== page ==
Child Family Health International (CFHI) Ecuador: Intensive Beginner Spanish & Healthcare
Quito | Ecuador
Ecuador - 018 | Print This Position Description
NEW! Global Focus Grant: Recieve a $500 grant towards internships in Ecuador during the 2013-2014 academic year (Summer '13, Fall '13, Winter '14, and Spring '14). Interns will have the opportunity to study Spanish while volunteering at a wide variety of non-profits and participating in clinical rotations at local healthcare facilities. Through these opportunities interns will gain exposure to Ecuador's public healthcare system while expanding Spanish language skills with a focus in medical vocabulary.
About the Organization
Founded in 1992 by Dr. Evaleen Jones, Child Family Health International offers educational and community health programs at 20+ sites in 6 countries. To date, their programs have 7000+ alumni from 35 countries.
IE3 works in partnership with CFHI to provide superior programs to students studying pre-medicine, pre-nursing and other health-related fields. The CFHI/IE3 combination program provides students with all of the benefits of IE3 program participation, as well as in-country support and guidance from CFHI.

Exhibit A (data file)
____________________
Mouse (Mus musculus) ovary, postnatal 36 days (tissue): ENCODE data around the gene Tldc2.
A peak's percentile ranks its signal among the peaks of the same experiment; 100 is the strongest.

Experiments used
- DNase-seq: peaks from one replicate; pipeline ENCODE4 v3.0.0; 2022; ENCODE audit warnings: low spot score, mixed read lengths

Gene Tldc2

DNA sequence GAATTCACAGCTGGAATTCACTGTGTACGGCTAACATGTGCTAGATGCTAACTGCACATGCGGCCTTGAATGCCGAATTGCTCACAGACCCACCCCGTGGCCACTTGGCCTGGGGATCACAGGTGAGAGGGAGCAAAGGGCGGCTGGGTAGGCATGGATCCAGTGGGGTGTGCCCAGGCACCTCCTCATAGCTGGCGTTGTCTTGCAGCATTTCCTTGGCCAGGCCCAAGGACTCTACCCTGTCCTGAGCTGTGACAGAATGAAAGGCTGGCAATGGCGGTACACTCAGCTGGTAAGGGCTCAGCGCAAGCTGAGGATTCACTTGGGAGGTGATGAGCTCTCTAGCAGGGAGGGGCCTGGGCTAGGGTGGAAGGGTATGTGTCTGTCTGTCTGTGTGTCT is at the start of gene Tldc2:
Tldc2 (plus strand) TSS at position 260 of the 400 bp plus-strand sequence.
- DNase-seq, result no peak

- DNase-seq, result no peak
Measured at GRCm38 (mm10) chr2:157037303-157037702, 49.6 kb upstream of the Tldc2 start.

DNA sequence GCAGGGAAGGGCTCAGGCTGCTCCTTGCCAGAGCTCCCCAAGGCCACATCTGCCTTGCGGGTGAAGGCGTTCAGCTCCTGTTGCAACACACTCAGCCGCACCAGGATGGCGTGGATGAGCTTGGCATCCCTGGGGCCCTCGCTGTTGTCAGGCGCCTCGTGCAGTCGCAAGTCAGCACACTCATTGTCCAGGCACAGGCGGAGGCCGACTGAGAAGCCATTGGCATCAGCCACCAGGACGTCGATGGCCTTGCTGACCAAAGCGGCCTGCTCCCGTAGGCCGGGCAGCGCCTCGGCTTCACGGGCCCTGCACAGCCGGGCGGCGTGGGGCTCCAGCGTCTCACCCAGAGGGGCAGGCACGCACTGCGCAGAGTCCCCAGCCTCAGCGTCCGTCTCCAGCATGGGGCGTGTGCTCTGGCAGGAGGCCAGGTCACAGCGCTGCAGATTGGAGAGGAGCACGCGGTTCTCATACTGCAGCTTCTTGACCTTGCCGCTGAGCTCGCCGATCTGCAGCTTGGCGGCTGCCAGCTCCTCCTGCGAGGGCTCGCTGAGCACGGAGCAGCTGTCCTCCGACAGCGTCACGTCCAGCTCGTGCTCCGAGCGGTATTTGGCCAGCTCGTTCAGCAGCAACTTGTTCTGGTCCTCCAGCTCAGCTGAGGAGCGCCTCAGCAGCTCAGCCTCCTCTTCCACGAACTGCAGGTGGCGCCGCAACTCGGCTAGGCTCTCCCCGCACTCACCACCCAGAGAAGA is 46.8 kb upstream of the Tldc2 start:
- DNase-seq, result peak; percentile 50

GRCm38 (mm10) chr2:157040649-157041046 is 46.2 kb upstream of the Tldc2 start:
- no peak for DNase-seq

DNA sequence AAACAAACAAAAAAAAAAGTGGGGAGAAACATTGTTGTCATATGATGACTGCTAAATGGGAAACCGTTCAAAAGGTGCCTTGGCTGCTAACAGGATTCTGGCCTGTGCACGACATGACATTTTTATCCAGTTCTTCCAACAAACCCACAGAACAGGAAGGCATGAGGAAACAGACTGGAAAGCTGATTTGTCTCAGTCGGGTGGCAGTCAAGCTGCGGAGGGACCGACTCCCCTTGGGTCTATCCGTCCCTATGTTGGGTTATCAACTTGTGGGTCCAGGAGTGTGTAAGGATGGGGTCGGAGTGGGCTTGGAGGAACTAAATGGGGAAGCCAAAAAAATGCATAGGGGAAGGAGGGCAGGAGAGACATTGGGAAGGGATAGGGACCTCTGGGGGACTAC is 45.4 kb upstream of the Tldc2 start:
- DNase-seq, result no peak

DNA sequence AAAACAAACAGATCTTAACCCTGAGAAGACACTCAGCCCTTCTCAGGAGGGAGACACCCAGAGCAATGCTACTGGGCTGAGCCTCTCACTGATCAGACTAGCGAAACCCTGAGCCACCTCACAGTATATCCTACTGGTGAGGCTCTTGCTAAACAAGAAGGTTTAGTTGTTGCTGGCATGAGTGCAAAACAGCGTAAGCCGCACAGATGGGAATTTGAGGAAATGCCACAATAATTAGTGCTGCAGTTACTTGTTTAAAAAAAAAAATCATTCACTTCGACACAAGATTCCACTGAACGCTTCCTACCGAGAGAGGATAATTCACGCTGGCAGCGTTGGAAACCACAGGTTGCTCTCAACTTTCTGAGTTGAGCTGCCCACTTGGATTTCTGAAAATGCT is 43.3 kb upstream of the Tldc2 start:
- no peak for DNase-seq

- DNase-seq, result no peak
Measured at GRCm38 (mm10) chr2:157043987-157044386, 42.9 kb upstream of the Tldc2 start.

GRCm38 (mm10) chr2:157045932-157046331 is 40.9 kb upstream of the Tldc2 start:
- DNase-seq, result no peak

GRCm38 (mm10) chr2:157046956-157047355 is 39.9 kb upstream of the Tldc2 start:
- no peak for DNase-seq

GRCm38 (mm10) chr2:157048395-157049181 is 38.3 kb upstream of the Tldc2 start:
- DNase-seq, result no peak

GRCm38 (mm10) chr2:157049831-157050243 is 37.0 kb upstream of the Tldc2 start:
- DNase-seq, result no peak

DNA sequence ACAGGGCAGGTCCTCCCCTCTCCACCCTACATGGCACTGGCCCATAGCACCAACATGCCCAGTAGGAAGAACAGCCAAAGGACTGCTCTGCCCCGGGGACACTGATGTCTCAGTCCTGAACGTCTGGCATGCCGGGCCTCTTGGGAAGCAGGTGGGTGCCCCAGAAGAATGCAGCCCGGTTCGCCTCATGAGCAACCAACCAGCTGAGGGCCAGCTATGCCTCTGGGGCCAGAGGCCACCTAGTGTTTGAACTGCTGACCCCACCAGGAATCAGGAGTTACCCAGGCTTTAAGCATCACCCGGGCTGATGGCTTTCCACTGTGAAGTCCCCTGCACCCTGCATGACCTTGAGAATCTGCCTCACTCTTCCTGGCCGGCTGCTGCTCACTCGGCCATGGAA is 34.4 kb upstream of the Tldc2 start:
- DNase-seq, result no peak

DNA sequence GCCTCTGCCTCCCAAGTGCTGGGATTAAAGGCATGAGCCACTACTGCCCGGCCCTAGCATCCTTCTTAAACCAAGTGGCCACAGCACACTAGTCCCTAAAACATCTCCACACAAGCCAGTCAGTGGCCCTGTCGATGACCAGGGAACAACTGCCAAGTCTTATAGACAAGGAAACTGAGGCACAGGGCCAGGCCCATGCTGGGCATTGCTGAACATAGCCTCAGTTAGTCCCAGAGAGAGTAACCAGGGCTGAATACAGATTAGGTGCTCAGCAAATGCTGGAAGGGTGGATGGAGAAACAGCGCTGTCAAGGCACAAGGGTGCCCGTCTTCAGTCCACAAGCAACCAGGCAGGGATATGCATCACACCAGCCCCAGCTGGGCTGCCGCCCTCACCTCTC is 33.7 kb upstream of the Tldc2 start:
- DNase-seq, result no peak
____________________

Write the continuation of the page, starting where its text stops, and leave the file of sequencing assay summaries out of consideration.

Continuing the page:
The intensive beginner Spanish and healthcare program in Quito, Ecuador is designed for those with little to no knowledge of the Spanish language, but who wish to increase their cultural and linguistic competency as well as their understanding of health care delivery in a low-resource setting. Participants will be exposed to the local public health care system within an urban environment while gaining an understanding of the social and economic factors that impact the health of the local population.
Within this language-intensive program, participants will spend the first half of their internship in intensive Spanish classes in the morning while volunteering with local non-profits in the afternoons. Interns will have the opportunity to volunteer at a wide variety of non-profits, including orphanages, public schools, a home for young abused mothers and girls, and a food shelter. The last half of the internship will focus on utilizing and expanding Spanish and medical Spanish skills during clinical rotations at local healthcare facilities and additional Spanish classes. Interns will gain exposure to Ecuador's public healthcare system by participating in various clinical rotation sites that provide free or low cost services to the urban population.